Artworks
Edge of a Wheat Field with Poppies
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Vincent van Gogh’s Edge of Wheat Field with Poppies happens to be the only van Gogh painting in the collections of the Denver Art Museum.

It came to the museum as part of a large donation (the largest ever received by the museum) of 22 other paintings, most of them by Impressionist artists such as: Monet, Cezanne, Manet, and Renoir, given by mega-donor Frederic C. Hamilton, whose name happens to be on the 2006 building designed by Daniel Libeskind.

While not one of van Gogh’s more well-known works, (it was in a private collection for many years) it’s still a van Gogh, and yet, strangely enough, this painting is not currently on display in the museum, although it has been part of a previous exhibition. It may be undergoing some conservation work, or maybe the museum hasn’t found just the right place to hang it yet. It can be difficult, after all, to figure out where to put a painting by one of the most famous artists in the world.

Edge of Wheat Field with Poppies at one time belonged to Willemien van Gogh, Vincent’s youngest sister; she may have taken the painting home with her while visiting Theo, Vincent’s brother, in Paris. This would have been after Vincent left Paris and moved along to Arles, in the south of France.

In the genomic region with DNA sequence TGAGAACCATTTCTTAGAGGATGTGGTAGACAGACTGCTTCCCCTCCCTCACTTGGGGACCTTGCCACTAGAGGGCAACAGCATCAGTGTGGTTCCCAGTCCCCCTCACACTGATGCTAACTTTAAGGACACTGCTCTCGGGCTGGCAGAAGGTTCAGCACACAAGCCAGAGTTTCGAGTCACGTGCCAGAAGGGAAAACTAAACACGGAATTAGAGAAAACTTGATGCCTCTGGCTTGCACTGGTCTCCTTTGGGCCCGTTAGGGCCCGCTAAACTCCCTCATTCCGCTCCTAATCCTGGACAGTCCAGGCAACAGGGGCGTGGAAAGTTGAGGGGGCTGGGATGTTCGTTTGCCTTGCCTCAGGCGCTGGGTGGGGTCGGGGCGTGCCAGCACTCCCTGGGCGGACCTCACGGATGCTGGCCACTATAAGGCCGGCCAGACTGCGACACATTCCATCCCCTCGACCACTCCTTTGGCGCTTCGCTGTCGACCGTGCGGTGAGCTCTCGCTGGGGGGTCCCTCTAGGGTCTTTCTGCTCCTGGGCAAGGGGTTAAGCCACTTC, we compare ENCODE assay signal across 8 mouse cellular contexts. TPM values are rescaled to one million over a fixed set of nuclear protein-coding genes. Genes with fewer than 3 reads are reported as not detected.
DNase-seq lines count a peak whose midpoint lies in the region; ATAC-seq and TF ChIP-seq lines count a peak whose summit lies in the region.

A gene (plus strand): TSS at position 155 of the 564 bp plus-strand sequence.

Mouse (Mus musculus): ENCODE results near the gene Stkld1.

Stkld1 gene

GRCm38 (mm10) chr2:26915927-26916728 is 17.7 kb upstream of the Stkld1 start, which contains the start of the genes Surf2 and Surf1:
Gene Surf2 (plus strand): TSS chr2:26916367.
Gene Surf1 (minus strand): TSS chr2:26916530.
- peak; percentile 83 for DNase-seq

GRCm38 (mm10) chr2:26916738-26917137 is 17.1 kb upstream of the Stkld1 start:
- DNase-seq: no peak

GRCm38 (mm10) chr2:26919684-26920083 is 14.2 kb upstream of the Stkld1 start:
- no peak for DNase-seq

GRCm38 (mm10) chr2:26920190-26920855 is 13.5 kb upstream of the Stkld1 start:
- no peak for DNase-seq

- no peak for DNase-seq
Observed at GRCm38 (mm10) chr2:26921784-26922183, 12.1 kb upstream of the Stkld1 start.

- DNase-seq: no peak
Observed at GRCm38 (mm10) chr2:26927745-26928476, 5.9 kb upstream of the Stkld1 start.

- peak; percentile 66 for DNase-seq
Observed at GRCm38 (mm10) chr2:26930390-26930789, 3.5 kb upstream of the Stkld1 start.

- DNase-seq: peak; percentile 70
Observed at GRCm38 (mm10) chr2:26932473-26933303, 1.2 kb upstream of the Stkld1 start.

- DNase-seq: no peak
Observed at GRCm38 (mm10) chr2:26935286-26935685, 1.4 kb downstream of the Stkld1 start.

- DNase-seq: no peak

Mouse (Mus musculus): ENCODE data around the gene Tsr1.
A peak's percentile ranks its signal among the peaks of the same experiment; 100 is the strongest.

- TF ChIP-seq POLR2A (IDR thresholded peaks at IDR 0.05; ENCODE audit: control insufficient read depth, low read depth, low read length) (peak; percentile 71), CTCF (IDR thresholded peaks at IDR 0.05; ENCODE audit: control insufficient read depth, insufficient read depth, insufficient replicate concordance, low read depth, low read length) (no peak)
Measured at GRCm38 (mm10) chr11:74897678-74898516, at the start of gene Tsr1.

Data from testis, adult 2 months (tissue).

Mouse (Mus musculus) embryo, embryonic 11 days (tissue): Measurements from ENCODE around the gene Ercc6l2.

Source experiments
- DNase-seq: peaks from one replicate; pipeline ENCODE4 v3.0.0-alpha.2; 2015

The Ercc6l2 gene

Vincent loved to paint outdoors (en plein-air) and fields, flowers, and trees, especially cypress trees, were among his favorite subjects. Most people are aware of van Gogh’s sunflowers, irises, and wheat fields, but he also liked poppies, which show up in several of his paintings. This one was painted while he was living in Paris, so the location was probably somewhere on the outskirts of the city. Vincent had no qualms about walking for miles to find places and subjects to paint, so this would have been just another day at work for him. 

So what does a tired, struggling artist do after a hard day’s painting? Well, if you’re Vincent van Gogh, and you live in Paris, you spend quite a bit of time at the local cafes, where you drink copious amounts of absinthe and discuss art with other artists. Besides painting, writing, and walking, this was one of Vincent’s favorite activities; he even used the color of absinthe to describe the sky and water in one of his sketches!  At the end of the day, let’s just hope that the Denver Art Museum will soon find a place for this work. 

Sources

Sources

  1. Gamerman, Ellen. "U.S. News: $100 Million Impressionist Gift for Denver --- Trove is a 'Game Changer' for Museum." Wall Street Journal, Jan 13, 2014, Eastern edition. https://search.proquest.com/docview/1476742196?accountid=14784.
  2. Kennedy, Randy. "Denver Art Museum gets impressionist trove." New York Times, January 13, 2014, C3(L). Gale Academic Onefile (accessed July 27, 2019). http://link.galegroup.com.offcampus.lib.washington.edu/apps/doc/A3554151...
  3. Loos, Ted. "Van Gogh's evolution, from neophyte to master." New York Times, October 28, 2012, F26(L). Gale Academic Onefile (accessed July 28, 2019). http://link.galegroup.com.offcampus.lib.washington.edu/apps/doc/A3066073...
  4. "660." 660 (665, 524): To Theo Van Gogh. Arles, on or about Monday, 13 August 1888. - Vincent Van Gogh Letters. Accessed August 20, 2019. http://vangoghletters.org/vg/letters/let660/letter.html.
  5. "678." 678 (681, W7): To Willemien Van Gogh. Arles, Sunday, 9 and about Friday, 14 September 1888. - Vincent Van Gogh Letters. Accessed August 07, 2019. http://vangoghletters.org/vg/letters/let678/letter.html.